Travis Hutson, Tyler Sirois tout new legislation dealing with derelict boat problem
Image via FWC.

DIVERDOWNFLAG_FWC
Lawmakers included $50 million to help remove those boats from the water.

Republican lawmakers are touting their work on a measure aimed at clamping down on derelict boats in Florida’s waterways.

During the final week of the 2021 Session, the Legislature approved a bill (SB 1086) addressing the issue, among other provisions. Republican Sen. Travis Huston sponsored that measure. GOP Rep. Tyler Sirois backed the House companion bill (HB 639).

“Derelict and abandoned vessels are a real problem in Brevard County and across our state,” Sirois said in a Tuesday statement promoting the measure, which must still be signed by the Governor.

“This legislation will provide Florida Fish and Wildlife and our law enforcement partners the tools to intervene before these vessels sink — carrying fuel, sewage, and fiberglass to the bottom of the river. During a storm event these vessels can cause severe damage to docks, seawalls, and other structures.”

Lawmakers included $50 million for programs to help remove those boats from the water. It also establishes a 21-day notification and hearing process where owners are notified that a vessel may be removed. Owners seeking to turn in those boats prior to remove will be able to dodge a penalty from the state.

The legislation sparked a back-and-forth among South Florida lawmakers regarding a provision on vessel exclusion zones. Hutson’s bill states those zones may not be marked off by ropes. Vessel exclusion can help protect swimmers by marking off areas where boats are not supposed to travel.

Hutson said he heard input from some South Florida lawmakers who backed the change, arguing those ropes may not always be visible and can cause problems for boats which accidentally clip them.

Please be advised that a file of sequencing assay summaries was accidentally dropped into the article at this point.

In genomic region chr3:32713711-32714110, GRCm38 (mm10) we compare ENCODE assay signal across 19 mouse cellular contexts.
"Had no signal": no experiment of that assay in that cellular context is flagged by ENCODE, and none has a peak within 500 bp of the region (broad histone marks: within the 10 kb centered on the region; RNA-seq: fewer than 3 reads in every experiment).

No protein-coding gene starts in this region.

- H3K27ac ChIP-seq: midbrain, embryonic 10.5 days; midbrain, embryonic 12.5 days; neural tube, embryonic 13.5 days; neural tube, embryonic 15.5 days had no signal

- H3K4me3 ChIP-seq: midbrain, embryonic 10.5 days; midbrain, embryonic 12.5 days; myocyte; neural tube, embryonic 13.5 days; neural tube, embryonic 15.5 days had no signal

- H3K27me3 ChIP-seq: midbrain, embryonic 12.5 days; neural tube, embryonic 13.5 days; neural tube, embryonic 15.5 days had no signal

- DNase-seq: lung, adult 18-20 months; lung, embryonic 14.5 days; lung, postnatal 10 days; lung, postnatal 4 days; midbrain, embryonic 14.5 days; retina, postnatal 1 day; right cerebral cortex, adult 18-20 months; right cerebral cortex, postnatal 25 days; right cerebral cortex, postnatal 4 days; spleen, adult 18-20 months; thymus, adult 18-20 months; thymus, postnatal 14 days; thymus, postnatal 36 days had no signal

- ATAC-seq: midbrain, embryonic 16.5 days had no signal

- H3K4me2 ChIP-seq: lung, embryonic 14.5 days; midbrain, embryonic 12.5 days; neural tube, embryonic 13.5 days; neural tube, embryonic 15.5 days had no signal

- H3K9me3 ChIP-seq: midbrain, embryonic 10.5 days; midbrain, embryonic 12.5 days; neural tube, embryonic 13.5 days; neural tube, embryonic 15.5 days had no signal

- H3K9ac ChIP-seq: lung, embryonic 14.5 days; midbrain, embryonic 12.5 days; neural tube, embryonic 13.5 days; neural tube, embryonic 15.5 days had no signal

Other constituents in the region were less amenable to the change. At particular issue are permits already in motion aiming to rope off certain areas in South Florida, such as Islamorada. Some stakeholders worried those permit applications — which may include the use of rope barriers — may be held up due to the change.

But Huston told Florida Politics he spoke to the Florida Fish and Wildlife Conservation Commission and Department of Environmental Protections and was told those permits will not be affected.

“I believe the issues are all worked out. That’s my understanding,” Hutson said. “The big concern has been whether, because this becomes statute, it makes null and void permits that are being put in place. And the answer back to me from the agencies is, ‘Not it doesn’t.’ This shouldn’t stop them.”

The legislation also bans the discharge of marine sewage in 42 aquatic preserves throughout the state — including parts of the Indian River Lagoon.

“This is another box to check in our effort to restore the Indian River Lagoon,” Sirois added. “It doesn’t make sense to invest taxpayer dollars in septic to sewer conversions but allow boats to release sewage into the estuary.”

Added Huston, “Senate Bill 1086 is a great bill that’s going to help keep our waterways safe and clean.”

Ryan Nicol

Ryan Nicol covers news out of South Florida for Florida Politics. Ryan is a native Floridian who attended undergrad at Nova Southeastern University before moving on to law school at Florida State. After graduating with a law degree he moved into the news industry, working in TV News as a writer and producer, along with some freelance writing work. If you'd like to contact him, send an email to [email protected].



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